11 Nov How to discover the true value of a company
Some companies are built to sell from the very beginning, and others are sold after many years of sole ownership. According to a recent survey of entrepreneurs who’d sold businesses, only about half where satisfied at the end of the process. While it’s easy to understand income statements and balance sheets and their effects on a company’s value, there are other ways to increase it without raising profits or revenue. An owner must meet certain criteria if they want to create a valuable company. In this guide, readers can learn some of the key factors that make a business valuable to the owner and to others. Also interesting: how a secure dataroom can help in buying and selling transactions.
Business Value Drivers
Businesses have many parts, but five are fundamental value drivers. These factors create the company’s value, and they ensure that the owner is running the business in a healthy, strong way. They are:
- Customer value
- Organizational value
- Employee value
- Financial value
- Strategic value
In the sections below, business owners can learn about each of these value drivers.
A big part of the company’s value is in its ability to meet the demands of its current customers, as well as those gained through the years. This is one of the most challenging areas for small business owners; after all, they want to build strategic relationships with customers so they rely on a single company to meet their needs. According to the valuation expert, if a single customer makes up more than 10% of a company’s revenue, or if most customers are from the same geographic area, there may be diversification issues. Outside of the above issues, consider these factors:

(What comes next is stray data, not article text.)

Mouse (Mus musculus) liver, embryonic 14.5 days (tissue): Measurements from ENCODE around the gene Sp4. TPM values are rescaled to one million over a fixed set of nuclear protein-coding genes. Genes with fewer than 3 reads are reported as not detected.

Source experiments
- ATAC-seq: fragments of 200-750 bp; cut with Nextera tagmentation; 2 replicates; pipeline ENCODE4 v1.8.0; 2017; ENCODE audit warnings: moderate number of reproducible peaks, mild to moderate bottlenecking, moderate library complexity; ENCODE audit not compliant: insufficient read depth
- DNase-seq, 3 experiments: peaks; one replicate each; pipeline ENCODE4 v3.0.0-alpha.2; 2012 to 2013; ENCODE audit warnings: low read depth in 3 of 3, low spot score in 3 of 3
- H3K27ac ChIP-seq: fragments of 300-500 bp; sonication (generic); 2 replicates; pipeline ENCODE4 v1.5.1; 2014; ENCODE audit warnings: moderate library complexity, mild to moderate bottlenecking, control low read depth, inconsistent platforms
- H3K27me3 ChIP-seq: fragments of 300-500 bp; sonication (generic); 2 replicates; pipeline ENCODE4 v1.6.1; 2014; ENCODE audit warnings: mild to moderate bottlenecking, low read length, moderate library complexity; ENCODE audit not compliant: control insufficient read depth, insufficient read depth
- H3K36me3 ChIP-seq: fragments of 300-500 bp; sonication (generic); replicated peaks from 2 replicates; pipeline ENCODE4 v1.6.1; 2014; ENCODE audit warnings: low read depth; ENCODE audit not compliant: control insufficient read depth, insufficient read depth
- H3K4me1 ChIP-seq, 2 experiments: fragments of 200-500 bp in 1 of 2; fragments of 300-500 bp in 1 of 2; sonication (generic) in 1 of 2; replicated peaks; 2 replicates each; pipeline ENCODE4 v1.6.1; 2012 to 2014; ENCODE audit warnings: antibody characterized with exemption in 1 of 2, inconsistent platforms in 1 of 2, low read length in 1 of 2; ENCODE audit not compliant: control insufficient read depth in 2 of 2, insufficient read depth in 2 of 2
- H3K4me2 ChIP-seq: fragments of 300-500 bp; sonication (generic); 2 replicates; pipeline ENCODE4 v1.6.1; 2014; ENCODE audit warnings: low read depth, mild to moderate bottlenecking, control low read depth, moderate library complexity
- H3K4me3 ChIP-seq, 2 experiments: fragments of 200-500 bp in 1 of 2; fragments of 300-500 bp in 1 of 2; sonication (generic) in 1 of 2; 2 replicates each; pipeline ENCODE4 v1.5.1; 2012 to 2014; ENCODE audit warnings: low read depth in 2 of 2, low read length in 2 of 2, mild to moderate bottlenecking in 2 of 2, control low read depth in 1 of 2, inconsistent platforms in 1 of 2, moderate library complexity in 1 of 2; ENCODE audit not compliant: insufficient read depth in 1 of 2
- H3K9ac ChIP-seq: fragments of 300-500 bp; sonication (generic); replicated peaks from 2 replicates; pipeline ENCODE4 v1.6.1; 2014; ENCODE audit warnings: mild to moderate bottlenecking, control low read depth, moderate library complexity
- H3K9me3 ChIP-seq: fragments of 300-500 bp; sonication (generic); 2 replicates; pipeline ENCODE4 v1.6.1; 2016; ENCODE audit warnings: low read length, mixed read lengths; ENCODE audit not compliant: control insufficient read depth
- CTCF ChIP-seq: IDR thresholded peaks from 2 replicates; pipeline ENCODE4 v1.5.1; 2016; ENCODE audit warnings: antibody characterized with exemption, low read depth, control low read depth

- Whether the reasons why customers prefer the company provide a long-term competitive advantage
- Whether repeat customers make up a significant portion of the company’s revenue, and how much new business the company gets each year
If a company isn’t well organized, it doesn’t present much value to the owner or a potential buyer. Owners should focus on how important files, documents, and records are stored. If procedures and processes are highly repeatable, mistakes are minimized in the short term, but there may be long-term competitive advantages. Automation can drive a business’ value as well, as long as efforts are focused on high-impact areas like customer information. Contracts, legal agreements, and partnerships are crucial, and an agreement drafted by an attorney is typically more valuable than one written by a business owner. When a company is properly organized, there’s something of value that’s worth protecting.
Finally, automation can help drive more value for your business. Have you automated those areas that can be easily automated and that actually minimize manual work? In order to avoid spending a fortune on the automation of processes, focus only on those areas with high impact, such as customer information.
While an owner can be an excellent leader, it’s important for the company itself to have the skills, knowledge, and leadership needed to ensure future success. If an owner can’t step away for a few months and return to a functional company, they need to build their employee base. Every company should have at least one person who can take over when the owner has relinquished control of the business. If a small business can work without its owner, it’s more likely to be successful and valuable.
This is a value driver of which most people are aware. It’s easy to understand and simple to quantify, and it’s a hot topic during discussions of value. To grow in this area, owners should work on budgeting processes and they should strive to become more competitive. When a company’s comparative and historical financial trends are in line with other industry names, the business is more likely to hold its long-term value.
While big tech deals make the news, they can set business owners’ expectations unreasonably high. Newsworthy deals are the exception rather than the rule; most corporations are valued based on sales and profits. Smaller companies are often valued at lower levels due to higher perceived risk. In these cases, bigger may be better.
Every business owner wants to set their company apart from the competition, but it’s important to focus on sustainable strategies. Concentrate on factors like:
- Brand recognition. Are the business’ products and services recognizable in the marketplace?
- Entry barriers. Do any barriers exist? Are they a natural part of the marketplace, or were they created internally?
- Business plans. No matter how fluid it may be, every corporation should have a guide that’s adjusted and updated at least once per year.